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Why Does the Media Make Our Generals Into Heroes When the Wars They Commanded Are Failures?

What are we to make of the decade of military hagiography we’ve just passed through?
 
 
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He was “an ascetic who... usually eats just one meal a day, in the evening, to avoid sluggishness. He is known for operating on a few hours' sleep and for running to and from work while listening to audio books on an iPod... [He has] an encyclopedic, even obsessive, knowledge about the lives of terrorists... [He is] a warrior-scholar, comfortable with diplomats, politicians..." Those were just the descriptions  New York Times reporters Elisabeth Bumiller and Mark Mazzetti themselves  bestowed on General Stanley McChrystal in May 2009 soon after he had been appointed the new U.S. Afghan War commander. They had no trouble finding interviewees saying even more extravagant things. 

He was “the  most influential general of his generation,” “a  celebrated soldier with extensive knowledge of intelligence gathering in both Afghanistan and Iraq... [with a] reputation... so formidable, officials said, that it was difficult to rotate him to another military post” and a “biographer who is  keeping his name in lights.” That was Bumiller on General (later CIA Director) David Petraeus and, given  the press he ordinarily got in Washington, her reportage could almost be considered downbeat.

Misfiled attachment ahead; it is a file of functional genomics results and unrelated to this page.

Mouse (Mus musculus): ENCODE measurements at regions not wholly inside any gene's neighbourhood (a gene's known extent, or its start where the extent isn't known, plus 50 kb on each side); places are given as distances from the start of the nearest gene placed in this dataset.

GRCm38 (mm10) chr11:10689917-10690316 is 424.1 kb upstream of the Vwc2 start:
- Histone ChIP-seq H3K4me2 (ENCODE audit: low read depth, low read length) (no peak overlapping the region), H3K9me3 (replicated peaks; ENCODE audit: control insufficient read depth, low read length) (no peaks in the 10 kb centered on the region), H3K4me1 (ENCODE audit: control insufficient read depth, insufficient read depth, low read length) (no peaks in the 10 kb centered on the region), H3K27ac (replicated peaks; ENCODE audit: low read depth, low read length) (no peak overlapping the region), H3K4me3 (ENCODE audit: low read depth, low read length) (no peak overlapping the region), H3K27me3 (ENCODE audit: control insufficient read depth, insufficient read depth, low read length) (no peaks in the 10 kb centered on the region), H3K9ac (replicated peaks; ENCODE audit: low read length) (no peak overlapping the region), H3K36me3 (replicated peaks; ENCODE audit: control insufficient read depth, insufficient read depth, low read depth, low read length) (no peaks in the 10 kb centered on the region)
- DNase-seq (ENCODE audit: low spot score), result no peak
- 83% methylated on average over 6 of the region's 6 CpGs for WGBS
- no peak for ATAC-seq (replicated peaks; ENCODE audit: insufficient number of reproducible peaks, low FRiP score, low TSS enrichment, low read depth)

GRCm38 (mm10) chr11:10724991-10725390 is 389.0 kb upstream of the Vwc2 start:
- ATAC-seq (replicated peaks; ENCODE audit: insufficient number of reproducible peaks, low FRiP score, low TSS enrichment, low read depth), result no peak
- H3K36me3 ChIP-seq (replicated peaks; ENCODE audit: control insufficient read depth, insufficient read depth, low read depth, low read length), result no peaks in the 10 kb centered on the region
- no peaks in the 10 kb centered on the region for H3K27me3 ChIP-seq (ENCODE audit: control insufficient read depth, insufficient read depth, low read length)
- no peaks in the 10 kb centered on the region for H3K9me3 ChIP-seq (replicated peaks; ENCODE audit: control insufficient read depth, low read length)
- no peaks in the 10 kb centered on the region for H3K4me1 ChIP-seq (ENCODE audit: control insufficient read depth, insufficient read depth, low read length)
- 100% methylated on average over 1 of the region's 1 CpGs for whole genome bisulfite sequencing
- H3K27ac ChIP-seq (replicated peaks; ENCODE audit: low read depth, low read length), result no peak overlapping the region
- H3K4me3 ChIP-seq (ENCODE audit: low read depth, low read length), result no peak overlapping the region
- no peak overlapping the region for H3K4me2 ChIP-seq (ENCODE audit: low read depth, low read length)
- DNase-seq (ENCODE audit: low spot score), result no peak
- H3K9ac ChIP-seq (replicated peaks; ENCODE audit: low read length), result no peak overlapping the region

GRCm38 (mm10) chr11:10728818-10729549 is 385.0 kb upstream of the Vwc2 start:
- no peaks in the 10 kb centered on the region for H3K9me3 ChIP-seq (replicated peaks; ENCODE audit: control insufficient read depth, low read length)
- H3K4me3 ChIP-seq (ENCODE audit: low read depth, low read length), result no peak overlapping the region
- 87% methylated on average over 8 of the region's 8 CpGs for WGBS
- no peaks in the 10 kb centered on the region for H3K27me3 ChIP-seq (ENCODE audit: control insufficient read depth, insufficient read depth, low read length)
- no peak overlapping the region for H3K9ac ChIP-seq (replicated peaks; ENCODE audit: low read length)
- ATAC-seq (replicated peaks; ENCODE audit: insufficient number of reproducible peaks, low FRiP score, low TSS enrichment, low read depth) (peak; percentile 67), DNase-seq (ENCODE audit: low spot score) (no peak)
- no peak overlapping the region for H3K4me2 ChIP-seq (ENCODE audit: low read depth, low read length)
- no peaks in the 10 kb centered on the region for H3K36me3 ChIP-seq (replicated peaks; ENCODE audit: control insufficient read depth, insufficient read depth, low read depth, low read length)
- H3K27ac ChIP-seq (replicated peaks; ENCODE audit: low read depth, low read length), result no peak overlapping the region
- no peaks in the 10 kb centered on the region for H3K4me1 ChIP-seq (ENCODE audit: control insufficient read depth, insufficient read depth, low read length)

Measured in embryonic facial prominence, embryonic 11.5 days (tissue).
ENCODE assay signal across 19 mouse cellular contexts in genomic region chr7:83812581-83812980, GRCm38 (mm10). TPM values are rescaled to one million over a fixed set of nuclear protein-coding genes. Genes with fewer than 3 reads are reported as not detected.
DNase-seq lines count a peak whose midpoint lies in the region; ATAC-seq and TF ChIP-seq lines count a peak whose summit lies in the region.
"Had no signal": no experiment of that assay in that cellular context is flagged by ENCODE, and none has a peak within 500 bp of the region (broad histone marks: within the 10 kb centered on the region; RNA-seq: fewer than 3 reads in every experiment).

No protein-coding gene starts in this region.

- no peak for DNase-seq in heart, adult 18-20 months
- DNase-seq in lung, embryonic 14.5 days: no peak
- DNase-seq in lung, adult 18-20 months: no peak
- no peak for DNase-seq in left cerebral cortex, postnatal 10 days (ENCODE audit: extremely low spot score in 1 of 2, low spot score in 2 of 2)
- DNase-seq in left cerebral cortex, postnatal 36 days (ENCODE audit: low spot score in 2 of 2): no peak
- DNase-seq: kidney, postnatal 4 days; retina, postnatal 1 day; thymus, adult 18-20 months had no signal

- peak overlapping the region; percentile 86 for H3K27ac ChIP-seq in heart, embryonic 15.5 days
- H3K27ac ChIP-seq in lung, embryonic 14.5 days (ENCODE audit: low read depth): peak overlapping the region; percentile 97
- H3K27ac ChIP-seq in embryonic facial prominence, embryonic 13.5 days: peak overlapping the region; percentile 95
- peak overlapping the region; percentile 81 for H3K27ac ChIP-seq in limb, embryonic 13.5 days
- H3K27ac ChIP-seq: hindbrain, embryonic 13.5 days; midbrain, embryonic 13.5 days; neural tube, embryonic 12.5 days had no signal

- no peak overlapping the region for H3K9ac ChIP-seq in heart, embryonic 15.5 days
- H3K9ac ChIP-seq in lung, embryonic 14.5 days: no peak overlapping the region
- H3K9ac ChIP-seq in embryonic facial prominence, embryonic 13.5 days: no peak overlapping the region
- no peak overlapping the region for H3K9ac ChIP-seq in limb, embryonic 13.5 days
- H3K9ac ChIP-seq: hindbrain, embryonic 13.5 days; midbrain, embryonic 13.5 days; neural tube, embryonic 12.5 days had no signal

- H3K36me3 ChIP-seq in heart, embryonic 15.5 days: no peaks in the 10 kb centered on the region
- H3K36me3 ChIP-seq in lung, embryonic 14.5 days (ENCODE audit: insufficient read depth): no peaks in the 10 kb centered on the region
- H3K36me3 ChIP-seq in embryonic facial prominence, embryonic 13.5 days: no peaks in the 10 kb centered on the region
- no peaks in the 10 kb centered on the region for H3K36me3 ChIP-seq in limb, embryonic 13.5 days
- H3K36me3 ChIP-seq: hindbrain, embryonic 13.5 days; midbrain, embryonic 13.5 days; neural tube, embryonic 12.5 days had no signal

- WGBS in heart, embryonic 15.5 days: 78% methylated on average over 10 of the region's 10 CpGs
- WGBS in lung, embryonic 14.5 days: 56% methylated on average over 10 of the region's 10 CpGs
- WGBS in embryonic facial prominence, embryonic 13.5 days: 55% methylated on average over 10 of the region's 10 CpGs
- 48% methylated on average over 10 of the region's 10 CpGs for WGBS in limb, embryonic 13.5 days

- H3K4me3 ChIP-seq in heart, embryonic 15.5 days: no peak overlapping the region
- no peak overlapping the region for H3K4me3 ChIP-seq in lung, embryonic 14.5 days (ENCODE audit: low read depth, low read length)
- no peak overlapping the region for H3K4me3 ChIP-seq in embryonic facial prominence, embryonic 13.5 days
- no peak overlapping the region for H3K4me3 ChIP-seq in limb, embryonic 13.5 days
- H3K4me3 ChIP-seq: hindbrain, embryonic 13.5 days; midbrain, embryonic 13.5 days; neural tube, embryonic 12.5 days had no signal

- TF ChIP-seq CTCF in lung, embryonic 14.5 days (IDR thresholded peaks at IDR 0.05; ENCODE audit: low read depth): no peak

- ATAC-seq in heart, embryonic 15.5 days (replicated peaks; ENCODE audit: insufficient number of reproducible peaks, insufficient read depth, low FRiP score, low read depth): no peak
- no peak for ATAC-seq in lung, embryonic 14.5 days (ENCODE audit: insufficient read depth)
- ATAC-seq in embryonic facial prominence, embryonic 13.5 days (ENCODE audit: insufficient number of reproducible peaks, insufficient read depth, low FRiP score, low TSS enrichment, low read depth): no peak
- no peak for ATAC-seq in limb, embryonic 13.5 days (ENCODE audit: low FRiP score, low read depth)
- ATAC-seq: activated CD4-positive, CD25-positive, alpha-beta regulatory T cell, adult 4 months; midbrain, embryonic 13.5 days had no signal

For both men, though, those were the glory days when things were going spectacularly. Okay, maybe  not in the wars they were directing, but in the personal  image-making campaigns both were waging in Washington. What about after both went down in  flames and shame, though? Once a “celebrated soldier,” it seems, always a celebrated something or other. 

As Bumiller had been on the generals beat in the good times, she evidently ended up on the generals-in-shame beat as well. And you know what? They turn out to be whizzes at shame, too.  In May, she  found McChrystal teaching a course on “leadership” at Yale. He was, she reported in a charmingly soft focus piece, a spellbinding professor (willing to go out and drink with his students, just  as he had with his military colleagues). Judging by her article, the former “warrior-scholar” had held onto the “scholar” part of the label -- and a knack for (self-)image making, too.  

As for Petraeus, on November 20th, the  Times’ Scott Shane  reported that almost all the main figures in the ever-expanding scandal around him had hired “high-profile, high-priced” image managers. That included the general himself who had, in the past, proved the most celebrated military image-manager of his generation -- until, of course, he managed himself into bed with his “biographer.” Petraeus, Shane noted, had hired Robert Barnett, “a superlawyer whose online list of clients begins with the last three presidents. Though he is perhaps best known for negotiating book megadeals for the Washington elite, his focus this time is said to be steering Mr. Petraeus’s future career, not his literary life.” Curiously, Barnett had  represented Stanley McChrystal, too, when the axed war commander sold a memoir in 2010. 

It’s rare that a newspaper lays out the mechanics of elite image-making and then so visibly engages in it, but the next day Bumiller weighed in with the first peek behind the scenes at a Petraeus at military dusk. But it wasn’t taps playing; it was -- thank you (perhaps) Robert Barnett -- opportunity knocking. The general,  reported Bumiller via various unnamed “friends” and “close friends,” was dealing with a “furious” wife, but already fielding “offers to teach from four universities, a grab bag of book proposals from publishers in New York, and an interest in speaking and serving on corporate boards.” He hadn’t, she informed  Times’ readers, even ruled out becoming a TV news “talking head” like  so many of his retired compatriots.

 
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